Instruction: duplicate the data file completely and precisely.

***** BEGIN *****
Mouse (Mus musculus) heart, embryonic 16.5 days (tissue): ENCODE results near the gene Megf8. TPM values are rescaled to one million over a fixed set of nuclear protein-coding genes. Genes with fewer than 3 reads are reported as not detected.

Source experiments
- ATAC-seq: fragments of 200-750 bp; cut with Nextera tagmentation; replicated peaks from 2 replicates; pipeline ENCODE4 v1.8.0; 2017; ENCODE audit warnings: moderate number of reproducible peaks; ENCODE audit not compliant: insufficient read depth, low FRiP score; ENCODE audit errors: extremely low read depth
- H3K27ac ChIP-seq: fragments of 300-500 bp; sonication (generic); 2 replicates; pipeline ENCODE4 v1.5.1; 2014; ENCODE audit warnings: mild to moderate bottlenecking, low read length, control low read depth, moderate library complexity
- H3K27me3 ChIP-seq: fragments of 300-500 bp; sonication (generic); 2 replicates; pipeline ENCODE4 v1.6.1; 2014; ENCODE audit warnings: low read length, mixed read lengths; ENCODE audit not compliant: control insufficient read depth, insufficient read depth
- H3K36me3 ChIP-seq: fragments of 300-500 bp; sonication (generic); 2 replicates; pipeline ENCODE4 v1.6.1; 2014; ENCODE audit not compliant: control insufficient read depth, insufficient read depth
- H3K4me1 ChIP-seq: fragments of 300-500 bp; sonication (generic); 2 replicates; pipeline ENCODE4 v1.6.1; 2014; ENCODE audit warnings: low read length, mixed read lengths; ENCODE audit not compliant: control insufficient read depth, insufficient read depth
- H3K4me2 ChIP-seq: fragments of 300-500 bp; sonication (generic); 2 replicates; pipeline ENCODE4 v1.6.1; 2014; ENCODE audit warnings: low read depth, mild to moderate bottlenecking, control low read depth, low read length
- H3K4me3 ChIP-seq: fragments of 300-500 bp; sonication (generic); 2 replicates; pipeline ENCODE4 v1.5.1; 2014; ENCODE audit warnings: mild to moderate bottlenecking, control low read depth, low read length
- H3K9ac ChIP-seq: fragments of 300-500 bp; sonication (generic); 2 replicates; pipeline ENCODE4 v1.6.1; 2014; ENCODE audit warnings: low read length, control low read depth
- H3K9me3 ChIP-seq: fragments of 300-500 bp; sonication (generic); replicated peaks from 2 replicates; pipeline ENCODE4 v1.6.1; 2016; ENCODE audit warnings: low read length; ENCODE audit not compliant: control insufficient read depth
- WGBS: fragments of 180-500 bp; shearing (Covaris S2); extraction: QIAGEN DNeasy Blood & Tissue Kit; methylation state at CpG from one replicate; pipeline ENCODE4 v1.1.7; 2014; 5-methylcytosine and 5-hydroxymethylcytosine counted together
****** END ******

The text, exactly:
Mouse (Mus musculus) heart, embryonic 16.5 days (tissue): ENCODE results near the gene Megf8. TPM values are rescaled to one million over a fixed set of nuclear protein-coding genes. Genes with fewer than 3 reads are reported as not detected.

Source experiments
- ATAC-seq: fragments of 200-750 bp; cut with Nextera tagmentation; replicated peaks from 2 replicates; pipeline ENCODE4 v1.8.0; 2017; ENCODE audit warnings: moderate number of reproducible peaks; ENCODE audit not compliant: insufficient read depth, low FRiP score; ENCODE audit errors: extremely low read depth
- H3K27ac ChIP-seq: fragments of 300-500 bp; sonication (generic); 2 replicates; pipeline ENCODE4 v1.5.1; 2014; ENCODE audit warnings: mild to moderate bottlenecking, low read length, control low read depth, moderate library complexity
- H3K27me3 ChIP-seq: fragments of 300-500 bp; sonication (generic); 2 replicates; pipeline ENCODE4 v1.6.1; 2014; ENCODE audit warnings: low read length, mixed read lengths; ENCODE audit not compliant: control insufficient read depth, insufficient read depth
- H3K36me3 ChIP-seq: fragments of 300-500 bp; sonication (generic); 2 replicates; pipeline ENCODE4 v1.6.1; 2014; ENCODE audit not compliant: control insufficient read depth, insufficient read depth
- H3K4me1 ChIP-seq: fragments of 300-500 bp; sonication (generic); 2 replicates; pipeline ENCODE4 v1.6.1; 2014; ENCODE audit warnings: low read length, mixed read lengths; ENCODE audit not compliant: control insufficient read depth, insufficient read depth
- H3K4me2 ChIP-seq: fragments of 300-500 bp; sonication (generic); 2 replicates; pipeline ENCODE4 v1.6.1; 2014; ENCODE audit warnings: low read depth, mild to moderate bottlenecking, control low read depth, low read length
- H3K4me3 ChIP-seq: fragments of 300-500 bp; sonication (generic); 2 replicates; pipeline ENCODE4 v1.5.1; 2014; ENCODE audit warnings: mild to moderate bottlenecking, control low read depth, low read length
- H3K9ac ChIP-seq: fragments of 300-500 bp; sonication (generic); 2 replicates; pipeline ENCODE4 v1.6.1; 2014; ENCODE audit warnings: low read length, control low read depth
- H3K9me3 ChIP-seq: fragments of 300-500 bp; sonication (generic); replicated peaks from 2 replicates; pipeline ENCODE4 v1.6.1; 2016; ENCODE audit warnings: low read length; ENCODE audit not compliant: control insufficient read depth
- WGBS: fragments of 180-500 bp; shearing (Covaris S2); extraction: QIAGEN DNeasy Blood & Tissue Kit; methylation state at CpG from one replicate; pipeline ENCODE4 v1.1.7; 2014; 5-methylcytosine and 5-hydroxymethylcytosine counted together